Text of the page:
other aspects of the original pilot program.  These  


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            modifications increased the maximum interest rates and fees  
            that pilot lenders could charge, allowed pilot lenders to  
            originate new loans and to refinance loans more frequently  
            than under the original pilot, and eliminated several  
            administrative and licensing rules that were serving as  
            bureaucratic barriers to the success of the original pilot.   
            Scheduled to sunset on January 1, 2018.  

          3)SB 235 (Block), Chapter 505, Statutes of 2015:  Expanded the  
            activities in which Program finders could engage on behalf of  
            Program lenders. Authorized finders to disburse loan proceeds  
            to borrowers, receive loan payments from borrowers, and  
            provide notices and disclosures to borrowers, as specified,  
            and provided Program lenders with greater flexibility in the  
            ways in which they may compensate their finders.  

           Suggested amendment.

           Existing law requires DBO to post a report on their website, on  
          or before January 1, 2017 summarizing the utilization of the  
          Pilot and a recommendation on whether the Pilot should continue  
          beyond January 1, 2023.  The January 1, 2017 date was in statute  
          based on the existing sunset date of January 1, 2018 which this  
          bill now proposes to extend.  If it is appropriate to extend the  
          Pilot for five more years beyond 2018 it would also be suitable  
          to be able to collect as much data as possible so that policy  
          makers can make a determination in the future whether to extend  
          or make permanent the pilot beyond 2023.  Therefore, staff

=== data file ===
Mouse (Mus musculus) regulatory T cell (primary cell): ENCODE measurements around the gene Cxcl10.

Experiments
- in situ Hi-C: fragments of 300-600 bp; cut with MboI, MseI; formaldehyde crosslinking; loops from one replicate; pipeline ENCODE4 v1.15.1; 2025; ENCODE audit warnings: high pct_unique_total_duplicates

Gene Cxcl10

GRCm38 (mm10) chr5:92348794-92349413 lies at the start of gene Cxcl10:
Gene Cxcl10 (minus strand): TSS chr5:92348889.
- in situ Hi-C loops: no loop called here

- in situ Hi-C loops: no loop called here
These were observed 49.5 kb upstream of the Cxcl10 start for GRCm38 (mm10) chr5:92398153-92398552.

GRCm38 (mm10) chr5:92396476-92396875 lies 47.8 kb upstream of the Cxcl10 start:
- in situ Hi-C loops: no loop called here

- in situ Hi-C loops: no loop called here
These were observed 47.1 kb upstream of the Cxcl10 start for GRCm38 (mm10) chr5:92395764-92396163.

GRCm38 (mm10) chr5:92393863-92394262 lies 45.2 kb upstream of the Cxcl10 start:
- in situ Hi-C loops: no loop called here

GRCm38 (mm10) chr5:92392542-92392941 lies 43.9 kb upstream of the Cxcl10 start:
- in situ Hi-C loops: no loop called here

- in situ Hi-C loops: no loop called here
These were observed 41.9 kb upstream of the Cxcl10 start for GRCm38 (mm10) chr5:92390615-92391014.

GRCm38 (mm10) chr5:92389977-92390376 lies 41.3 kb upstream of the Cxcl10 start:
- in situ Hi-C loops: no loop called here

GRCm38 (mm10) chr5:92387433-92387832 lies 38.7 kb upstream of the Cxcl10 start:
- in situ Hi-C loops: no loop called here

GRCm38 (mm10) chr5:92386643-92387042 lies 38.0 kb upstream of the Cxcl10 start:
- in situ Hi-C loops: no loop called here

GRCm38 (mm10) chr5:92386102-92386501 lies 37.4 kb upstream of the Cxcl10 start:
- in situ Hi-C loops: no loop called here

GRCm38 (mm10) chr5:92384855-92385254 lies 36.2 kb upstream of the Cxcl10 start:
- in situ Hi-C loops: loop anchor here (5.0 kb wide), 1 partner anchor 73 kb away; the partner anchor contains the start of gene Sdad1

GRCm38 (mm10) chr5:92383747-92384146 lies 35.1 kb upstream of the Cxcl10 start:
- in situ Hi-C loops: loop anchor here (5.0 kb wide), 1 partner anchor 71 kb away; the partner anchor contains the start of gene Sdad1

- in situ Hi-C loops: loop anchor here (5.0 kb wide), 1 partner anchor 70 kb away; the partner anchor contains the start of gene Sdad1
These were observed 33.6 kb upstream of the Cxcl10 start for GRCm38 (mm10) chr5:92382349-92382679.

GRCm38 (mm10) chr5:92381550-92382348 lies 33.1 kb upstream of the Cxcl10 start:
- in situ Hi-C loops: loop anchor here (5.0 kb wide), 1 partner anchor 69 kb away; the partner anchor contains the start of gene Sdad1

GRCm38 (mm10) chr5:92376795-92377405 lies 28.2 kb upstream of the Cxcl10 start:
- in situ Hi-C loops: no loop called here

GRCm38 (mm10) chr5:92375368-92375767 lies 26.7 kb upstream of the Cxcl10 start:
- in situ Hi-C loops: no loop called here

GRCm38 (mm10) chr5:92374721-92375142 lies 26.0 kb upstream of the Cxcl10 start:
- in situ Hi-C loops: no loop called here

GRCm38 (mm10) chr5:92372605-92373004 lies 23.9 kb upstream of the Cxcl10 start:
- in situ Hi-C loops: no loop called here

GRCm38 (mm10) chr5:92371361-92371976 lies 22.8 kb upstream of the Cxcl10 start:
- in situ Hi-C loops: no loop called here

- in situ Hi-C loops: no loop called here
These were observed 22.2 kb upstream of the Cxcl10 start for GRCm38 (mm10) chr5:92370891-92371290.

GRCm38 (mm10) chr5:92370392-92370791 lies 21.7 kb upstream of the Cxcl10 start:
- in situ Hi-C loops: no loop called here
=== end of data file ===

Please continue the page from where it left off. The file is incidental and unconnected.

recommends that that in addition to the January 1, 2017 report,  
          that an additional report be added for July 1, 2020.  This will  
          give policy makers additional data and provide DBO sufficient  
          time to compile the data for the report.

             1)   Page 10, line 36 after "2017" insert "and again, on or  
               before July 1, 2020."


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          Oportun (Sponsor)

          African-American Farmers of California

          Avanza Inc. (Listo!)

          Brightline Defense Project

          California Teamsters Public Affairs Council

          California Urban Partnership

          Capitol Good Fund

          Casa Familiar

          Center for Financial Services Innovation (CFSI)

          Credit Shop

          Fathers & Families of San Joaquin (FFSJ)


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          Greenlining Institute

          Hispanic 100


          Latin Business Association (LBA)

          National City Chamber of Commerce

          National Federation of Filipino American Association (NaFFAA)

          National Hmong American Farmers

          Nisei Farmers League (NFL)

          Northern California Community Loan Fund

          Otay Mesa Chamber of Commerce

          Pacoima Beautiful

          Pew Charitable Trusts

          Salvadoran American Leadership and Educational Fund (SALEF)


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          Service Employees International Union (SEIU)

          Silicon Valley Community Foundation (SVCF)

          Silicon Valley Leadership Group

          United Domestic Workers of America/AFSCME Local 3930

          Western Center on Law & Poverty


          None on file.

          Analysis Prepared by:Mark Farouk / B. & F. / (916)